You recently bought your home, you’re excited, unpacked, and are ready to meet your new neighbors. Everything seems to be going great until your next door neighbor tells you that your fence is on his land, really into his land

Boundary disputes such as these happen more frequently than you think. An error in the chain of title going back 80 years or a misplaced fence 15 years ago can create a cloud, or doubt, on your ownership rights to that strip your neighbor now claims. 

The type of remedies you may have depend on what kind of title you received when you acquired your home or investment property. If you received title via Quit Claim Deed, the cloud baggage that came with the former owner is now your cloud baggage. If you received a Warranty Deed, and a title insurance policy under it, you or your seller paid for an insurance company to undertake and secure your title as described in the policy or to pay you due to the loss of ownership rights.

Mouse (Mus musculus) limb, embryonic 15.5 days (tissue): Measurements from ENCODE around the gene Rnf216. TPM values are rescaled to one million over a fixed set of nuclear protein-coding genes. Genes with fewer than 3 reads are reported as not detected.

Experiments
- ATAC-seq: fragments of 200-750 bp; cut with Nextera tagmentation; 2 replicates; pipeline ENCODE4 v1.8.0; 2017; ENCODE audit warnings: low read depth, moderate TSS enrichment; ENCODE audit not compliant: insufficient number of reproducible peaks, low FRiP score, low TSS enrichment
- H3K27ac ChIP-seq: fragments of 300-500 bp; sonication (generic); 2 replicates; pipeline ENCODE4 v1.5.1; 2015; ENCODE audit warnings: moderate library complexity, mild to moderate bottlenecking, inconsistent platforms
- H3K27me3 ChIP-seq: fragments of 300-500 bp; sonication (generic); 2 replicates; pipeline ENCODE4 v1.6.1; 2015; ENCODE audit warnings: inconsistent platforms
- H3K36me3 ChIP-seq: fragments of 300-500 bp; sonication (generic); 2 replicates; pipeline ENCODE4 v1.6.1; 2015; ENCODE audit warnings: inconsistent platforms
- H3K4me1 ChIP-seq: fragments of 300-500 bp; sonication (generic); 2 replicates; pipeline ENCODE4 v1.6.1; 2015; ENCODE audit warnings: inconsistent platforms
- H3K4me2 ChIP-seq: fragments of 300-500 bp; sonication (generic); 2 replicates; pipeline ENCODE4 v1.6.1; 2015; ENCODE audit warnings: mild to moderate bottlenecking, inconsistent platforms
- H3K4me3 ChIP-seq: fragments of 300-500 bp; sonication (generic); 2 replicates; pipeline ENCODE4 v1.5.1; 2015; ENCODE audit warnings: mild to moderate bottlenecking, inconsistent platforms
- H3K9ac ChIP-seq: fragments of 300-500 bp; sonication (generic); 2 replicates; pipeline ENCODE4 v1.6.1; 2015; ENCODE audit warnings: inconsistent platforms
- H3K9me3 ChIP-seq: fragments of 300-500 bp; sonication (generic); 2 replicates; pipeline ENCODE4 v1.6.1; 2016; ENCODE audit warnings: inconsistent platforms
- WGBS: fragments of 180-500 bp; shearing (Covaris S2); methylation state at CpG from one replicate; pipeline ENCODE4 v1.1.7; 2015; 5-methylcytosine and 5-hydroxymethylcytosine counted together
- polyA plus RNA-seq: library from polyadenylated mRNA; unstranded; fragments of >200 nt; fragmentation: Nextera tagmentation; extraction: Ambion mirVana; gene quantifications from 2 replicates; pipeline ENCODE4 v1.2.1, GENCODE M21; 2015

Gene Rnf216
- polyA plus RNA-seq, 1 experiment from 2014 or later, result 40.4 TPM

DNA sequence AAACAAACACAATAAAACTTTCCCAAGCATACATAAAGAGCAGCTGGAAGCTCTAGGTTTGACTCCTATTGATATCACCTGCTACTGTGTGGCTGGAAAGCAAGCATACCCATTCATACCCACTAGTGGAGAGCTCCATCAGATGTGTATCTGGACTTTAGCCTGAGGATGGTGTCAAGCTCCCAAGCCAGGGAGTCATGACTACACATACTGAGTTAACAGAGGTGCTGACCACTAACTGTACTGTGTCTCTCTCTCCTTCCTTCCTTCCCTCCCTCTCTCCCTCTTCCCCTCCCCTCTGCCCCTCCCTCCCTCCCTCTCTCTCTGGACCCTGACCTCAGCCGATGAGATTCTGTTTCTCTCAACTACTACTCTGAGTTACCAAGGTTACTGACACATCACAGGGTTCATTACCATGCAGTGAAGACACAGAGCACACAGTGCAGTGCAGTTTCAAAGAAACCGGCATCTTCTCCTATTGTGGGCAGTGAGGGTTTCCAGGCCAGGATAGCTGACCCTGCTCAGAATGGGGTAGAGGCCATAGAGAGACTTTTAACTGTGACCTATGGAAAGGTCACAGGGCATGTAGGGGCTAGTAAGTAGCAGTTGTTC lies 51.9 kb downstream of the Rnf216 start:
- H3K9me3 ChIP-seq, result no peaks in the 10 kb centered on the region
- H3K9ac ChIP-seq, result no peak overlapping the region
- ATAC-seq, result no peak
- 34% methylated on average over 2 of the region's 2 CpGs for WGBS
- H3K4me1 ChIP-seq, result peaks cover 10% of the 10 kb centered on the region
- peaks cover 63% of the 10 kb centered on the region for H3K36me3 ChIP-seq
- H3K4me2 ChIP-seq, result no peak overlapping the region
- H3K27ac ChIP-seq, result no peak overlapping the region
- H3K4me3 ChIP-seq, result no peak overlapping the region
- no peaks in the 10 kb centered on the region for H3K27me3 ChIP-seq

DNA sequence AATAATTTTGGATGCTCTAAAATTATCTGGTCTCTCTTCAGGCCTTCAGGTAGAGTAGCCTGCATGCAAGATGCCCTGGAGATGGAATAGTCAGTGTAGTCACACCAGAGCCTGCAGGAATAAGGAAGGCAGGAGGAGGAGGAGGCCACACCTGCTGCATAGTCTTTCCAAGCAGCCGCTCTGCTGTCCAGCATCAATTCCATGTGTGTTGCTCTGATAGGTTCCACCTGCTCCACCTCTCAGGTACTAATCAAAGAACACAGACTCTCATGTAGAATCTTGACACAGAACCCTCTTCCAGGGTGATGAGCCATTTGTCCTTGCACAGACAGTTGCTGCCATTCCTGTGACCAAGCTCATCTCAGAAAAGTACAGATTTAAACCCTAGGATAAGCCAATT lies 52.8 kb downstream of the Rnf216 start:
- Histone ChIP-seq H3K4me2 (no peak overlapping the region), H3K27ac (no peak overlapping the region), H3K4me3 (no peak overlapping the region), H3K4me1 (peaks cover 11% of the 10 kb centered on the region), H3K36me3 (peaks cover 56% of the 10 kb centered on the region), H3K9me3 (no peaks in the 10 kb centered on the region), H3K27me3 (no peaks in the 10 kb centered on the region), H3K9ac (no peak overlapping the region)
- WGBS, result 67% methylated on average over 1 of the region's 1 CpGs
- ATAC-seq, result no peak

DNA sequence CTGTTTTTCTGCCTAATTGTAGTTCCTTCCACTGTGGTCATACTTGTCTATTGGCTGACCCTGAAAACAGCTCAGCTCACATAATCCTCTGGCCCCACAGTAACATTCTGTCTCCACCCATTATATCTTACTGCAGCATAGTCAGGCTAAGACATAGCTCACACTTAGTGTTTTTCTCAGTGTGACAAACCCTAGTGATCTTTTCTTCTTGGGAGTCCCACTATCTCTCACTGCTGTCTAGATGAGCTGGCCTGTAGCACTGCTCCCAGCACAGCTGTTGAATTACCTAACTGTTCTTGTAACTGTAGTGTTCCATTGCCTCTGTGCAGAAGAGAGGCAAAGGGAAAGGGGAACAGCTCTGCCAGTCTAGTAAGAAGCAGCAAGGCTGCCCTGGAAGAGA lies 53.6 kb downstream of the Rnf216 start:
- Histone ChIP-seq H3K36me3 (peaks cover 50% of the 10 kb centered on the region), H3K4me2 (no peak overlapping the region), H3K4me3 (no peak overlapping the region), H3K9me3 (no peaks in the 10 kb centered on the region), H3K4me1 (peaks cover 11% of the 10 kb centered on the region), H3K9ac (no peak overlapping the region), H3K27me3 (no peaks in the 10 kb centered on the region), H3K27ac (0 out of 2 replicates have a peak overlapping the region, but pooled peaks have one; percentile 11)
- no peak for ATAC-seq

If and when your neighbor has presented you with his ownership claims, it is important that you do the following things: 1) do not accept his claim orally or in writing, 2) contact a survey company to verify your boundary description, 3) review your title insurance policy and inform the title closing company of your neighbor’s statements, 4) if you did not have title insurance, order a root title search from a local title insurance or title search company, 5) do not agree to move fences, other monuments, or structures on the boundary lines as you understand them to be, 6) contact a real estate attorney today to assess your ownership rights.

Your neighbor may be basing his claim on the location of a fence, his own legal description, adverse possession (also known as squatters’ rights), or gift presumptions. Our attorneys have a decade of experience assessing the validity and viability of such un-neighborly claims and are here to educate you about your property rights. 

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